Guidelines for Research Proposals

Your proposal should include each of the required information items listed below, in enough detail that an educated non-specialist can understand exactly what you plan to do. If you have already prepared a relevant proposal for a funding application, work plan, formal agreement, or similar document, then your original proposal likely will satisfy National Park Service (NPS) proposal requirements. The primary area where new information may be necessary concerns the ability of the park to assess what, if any, impacts your research may have on park resources. You should compare your original proposal to these guidelines to be certain that you have provided all the required information. If additional information is required, you can provide it in a cover letter or supplement to your proposal, as appropriate. If a required topic does not apply to your proposed study, simply list the topic and write “not applicable.”

The length of your proposal depends primarily on the complexity of the work planned. In some cases, a proposal may consist of a couple of pages for a study expected to have no significant impact on park resources or visitor experiences. However, proposals for lengthy or complex research problems, for extensive collecting, and for work with special status species or sensitive cultural resources are typically longer, more detailed, and well-organized. Incomplete, disorganized, or illegible proposals may be returned for revision.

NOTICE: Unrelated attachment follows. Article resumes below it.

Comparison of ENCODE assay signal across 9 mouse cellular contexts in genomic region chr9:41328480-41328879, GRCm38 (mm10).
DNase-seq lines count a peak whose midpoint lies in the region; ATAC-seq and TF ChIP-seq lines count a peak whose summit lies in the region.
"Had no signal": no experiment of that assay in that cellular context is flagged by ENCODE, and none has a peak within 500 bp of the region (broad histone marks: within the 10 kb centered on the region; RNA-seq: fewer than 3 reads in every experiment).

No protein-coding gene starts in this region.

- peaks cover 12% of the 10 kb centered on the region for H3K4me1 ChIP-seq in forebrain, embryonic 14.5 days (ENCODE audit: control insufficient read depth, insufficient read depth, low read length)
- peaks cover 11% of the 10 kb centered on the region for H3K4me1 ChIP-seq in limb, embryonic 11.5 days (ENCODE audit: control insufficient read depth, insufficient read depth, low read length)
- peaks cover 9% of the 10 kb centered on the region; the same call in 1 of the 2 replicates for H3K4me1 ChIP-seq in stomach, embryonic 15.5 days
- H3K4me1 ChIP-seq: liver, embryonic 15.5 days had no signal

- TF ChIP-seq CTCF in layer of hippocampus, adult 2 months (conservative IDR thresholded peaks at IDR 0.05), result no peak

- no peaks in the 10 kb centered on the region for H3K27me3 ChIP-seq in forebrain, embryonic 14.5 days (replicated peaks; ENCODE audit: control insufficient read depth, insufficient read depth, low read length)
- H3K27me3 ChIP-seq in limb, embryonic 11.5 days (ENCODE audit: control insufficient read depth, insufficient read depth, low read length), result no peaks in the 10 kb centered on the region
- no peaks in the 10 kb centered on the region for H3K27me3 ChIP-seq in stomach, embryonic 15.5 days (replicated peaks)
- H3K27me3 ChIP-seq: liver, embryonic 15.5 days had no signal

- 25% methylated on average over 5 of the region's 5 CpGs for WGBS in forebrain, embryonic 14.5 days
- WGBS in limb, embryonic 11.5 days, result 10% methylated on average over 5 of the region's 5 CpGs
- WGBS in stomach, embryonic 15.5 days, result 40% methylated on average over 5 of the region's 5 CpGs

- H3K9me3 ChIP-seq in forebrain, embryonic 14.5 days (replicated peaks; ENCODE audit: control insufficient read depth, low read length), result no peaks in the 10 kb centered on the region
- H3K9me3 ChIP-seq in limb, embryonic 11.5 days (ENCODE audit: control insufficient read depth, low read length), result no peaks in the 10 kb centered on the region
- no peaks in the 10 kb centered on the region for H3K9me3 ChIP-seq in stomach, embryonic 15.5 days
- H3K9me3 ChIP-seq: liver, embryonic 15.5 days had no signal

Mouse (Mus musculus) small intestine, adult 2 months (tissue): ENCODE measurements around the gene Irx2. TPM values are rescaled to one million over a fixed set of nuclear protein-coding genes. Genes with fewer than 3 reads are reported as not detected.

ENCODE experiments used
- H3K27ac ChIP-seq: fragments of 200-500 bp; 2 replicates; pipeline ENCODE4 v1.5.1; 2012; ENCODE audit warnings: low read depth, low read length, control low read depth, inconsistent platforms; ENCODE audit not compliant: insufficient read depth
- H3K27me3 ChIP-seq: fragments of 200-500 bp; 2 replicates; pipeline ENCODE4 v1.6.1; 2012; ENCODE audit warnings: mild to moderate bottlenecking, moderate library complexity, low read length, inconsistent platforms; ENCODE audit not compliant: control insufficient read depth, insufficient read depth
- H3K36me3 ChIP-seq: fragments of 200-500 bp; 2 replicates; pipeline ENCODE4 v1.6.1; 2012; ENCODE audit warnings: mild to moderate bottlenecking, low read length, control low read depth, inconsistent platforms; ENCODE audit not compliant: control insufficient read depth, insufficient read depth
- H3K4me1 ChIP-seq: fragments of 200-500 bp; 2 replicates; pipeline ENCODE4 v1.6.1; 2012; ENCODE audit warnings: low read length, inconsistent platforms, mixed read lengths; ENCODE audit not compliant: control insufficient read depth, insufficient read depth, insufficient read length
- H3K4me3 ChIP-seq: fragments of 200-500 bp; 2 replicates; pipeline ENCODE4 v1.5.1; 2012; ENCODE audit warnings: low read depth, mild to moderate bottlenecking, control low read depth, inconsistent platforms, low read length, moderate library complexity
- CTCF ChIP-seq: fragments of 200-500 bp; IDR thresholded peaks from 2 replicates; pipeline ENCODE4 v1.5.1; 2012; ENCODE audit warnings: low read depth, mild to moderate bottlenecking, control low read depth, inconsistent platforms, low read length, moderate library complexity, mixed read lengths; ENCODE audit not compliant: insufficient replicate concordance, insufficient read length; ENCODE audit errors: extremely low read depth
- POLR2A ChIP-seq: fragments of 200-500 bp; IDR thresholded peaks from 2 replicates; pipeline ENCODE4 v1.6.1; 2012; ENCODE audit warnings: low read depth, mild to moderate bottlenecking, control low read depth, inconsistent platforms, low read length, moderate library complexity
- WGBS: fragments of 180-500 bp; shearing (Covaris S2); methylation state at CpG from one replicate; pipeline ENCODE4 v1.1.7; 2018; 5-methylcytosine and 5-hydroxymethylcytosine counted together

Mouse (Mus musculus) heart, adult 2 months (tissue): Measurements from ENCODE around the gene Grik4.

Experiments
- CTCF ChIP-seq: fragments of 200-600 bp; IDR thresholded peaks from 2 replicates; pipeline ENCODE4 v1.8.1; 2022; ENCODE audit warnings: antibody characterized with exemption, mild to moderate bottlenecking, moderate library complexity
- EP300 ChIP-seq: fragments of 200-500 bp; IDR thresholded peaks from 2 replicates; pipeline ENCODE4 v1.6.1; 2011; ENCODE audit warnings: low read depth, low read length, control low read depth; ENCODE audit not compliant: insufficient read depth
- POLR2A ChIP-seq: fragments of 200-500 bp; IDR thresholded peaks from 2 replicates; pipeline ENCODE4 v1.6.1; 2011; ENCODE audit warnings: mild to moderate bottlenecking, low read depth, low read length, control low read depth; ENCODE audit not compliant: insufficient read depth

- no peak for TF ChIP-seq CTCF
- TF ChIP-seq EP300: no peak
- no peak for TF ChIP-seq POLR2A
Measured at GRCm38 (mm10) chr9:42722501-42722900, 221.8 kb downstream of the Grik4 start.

I - INTRODUCTION

  1. Title
  2. Date of proposal
  3. Investigators - Provide the name, title, address, telephone number, FAX number, email address, and institutional affiliation of the principal investigator and the name and affiliation of all additional investigators listed in the proposal.
  4. Table of contents - Recommended for long or complicated proposals.
  5. Abstract - Provide a brief summary description of the proposed project. Include up to five keywords that can be used by the NPS to quickly identify the proposal subject (for example, microbiology, geology, ecology).

II - OVERVIEW - Summarize the proposed project by describing in general the problem or issue being investigated as well as any previous pertinent research.

  1. Statement of issue - Describe the issue to be investigated and its importance and relevance to science and to the park. Provide relevant background information that clarifies the need for the project and why it is valuable for the research and/or collecting to be conducted in the park.
  2. Literature summary - Summarize the relevant literature regarding the issue, problem, or questions that will be investigated.
  3. Scope of study - Describe the overall geographic and scientific scope of the project.
  4. Intended use of results - Describe how the products will be used, including any anticipated commercial use.

III - OBJECTIVES/HYPOTHESES TO BE TESTED - Describe the specific objectives of the proposed project. Where appropriate, the objectives should be stated as specific hypotheses to be tested.

IV - METHODS - Describe how the proposed methods and analytical techniques will achieve the study objectives or test the stated hypothesis/question. Provide pertinent literature citations.